Discovering you’ve developed a food intolerance or allergy can be an emotional journey, as much as a physical one.
From the moment your doctor tells you that you have a food intolerance, you suspect your life will never be the same again. And you’d be right. People will look at you differently (people are surprisingly intolerant of intolerances – I can’t remember whether that is irony or just unfortunate…).
But fear not: we’ll get through this together…
“Nope. I will be fine. I used to be able to eat this stuff, no worries. It’s probably something else.”
“That sounds like some Gwyneth Paltrow rubbish right there. I don’t believe in that woo-woo, rich people, food intolerance nonsense.”
“I’ll just eat it sometimes.”
“Being easy-going is my thing. I am not suddenly going to become one of those people who complains about food in restaurants and asks for dressing on the side.”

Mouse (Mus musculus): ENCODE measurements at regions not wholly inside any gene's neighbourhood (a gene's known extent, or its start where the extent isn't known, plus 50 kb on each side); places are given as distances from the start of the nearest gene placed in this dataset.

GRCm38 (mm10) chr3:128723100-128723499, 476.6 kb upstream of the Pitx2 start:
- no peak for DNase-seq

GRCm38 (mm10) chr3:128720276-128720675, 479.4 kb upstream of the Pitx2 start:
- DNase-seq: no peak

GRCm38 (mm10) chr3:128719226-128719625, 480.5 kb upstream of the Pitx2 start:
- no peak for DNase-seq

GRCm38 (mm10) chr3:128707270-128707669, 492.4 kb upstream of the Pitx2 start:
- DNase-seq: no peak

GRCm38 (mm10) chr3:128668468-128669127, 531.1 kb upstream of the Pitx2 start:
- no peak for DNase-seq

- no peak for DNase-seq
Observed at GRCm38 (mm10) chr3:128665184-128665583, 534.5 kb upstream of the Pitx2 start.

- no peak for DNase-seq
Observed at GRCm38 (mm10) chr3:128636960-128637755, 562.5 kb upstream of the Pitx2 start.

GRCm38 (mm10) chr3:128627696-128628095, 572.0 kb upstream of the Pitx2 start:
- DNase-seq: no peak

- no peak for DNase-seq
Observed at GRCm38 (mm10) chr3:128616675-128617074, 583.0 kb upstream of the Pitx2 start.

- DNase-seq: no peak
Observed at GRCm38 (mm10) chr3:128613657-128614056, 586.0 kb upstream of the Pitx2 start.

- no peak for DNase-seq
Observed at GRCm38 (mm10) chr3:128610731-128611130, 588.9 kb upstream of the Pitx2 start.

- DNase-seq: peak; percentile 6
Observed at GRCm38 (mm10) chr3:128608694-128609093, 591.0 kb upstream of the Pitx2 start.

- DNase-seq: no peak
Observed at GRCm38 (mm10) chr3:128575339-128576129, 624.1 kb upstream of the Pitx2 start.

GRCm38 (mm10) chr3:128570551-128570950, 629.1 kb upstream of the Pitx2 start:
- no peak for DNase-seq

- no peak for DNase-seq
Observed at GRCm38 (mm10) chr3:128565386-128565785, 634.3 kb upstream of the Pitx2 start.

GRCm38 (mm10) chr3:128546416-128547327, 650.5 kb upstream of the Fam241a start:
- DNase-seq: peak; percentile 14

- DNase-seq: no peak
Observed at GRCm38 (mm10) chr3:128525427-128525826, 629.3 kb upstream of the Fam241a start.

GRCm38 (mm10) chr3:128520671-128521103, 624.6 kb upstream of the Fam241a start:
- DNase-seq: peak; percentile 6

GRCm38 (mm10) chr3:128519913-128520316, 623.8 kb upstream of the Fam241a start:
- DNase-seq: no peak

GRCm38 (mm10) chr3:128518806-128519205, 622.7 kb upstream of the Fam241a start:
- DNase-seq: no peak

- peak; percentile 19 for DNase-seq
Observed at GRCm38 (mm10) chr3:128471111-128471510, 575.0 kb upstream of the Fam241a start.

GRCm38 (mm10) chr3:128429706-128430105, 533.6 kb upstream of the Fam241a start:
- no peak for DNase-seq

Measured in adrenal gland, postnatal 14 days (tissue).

I said all of those things. I was an idiot.
Why me? Why now? Oh Dear Lord, what is this thing that I have just tried to put in my mouth?
The discovery, that food that doesn’t have wheat or dairy in it can taste pretty bad, can bring on The Rage.
I’ve lost count of the number of times I’ve flung a coffee that cost me $5.50 into the bin because the non-dairy milk tasted so very bad. I was once served a terrible soy decaf in a café and I pretended to get a call so I could just leave the rest behind (now I ask the kind of soy milk or nut milk they have before I order. It makes me feel like a goose, but it is better than the alternative).
Know this: you will be mocked. My colleagues refer to my coffee order as a “Why Bother?” (large soy decaf flat-white, if you’re buying). I have been snubbed in hipster coffee emporiums who don’t serve decaf (sometimes I have a tremor and caffeine makes it worse. I know from experience that this is a fact that hipsters do not care about).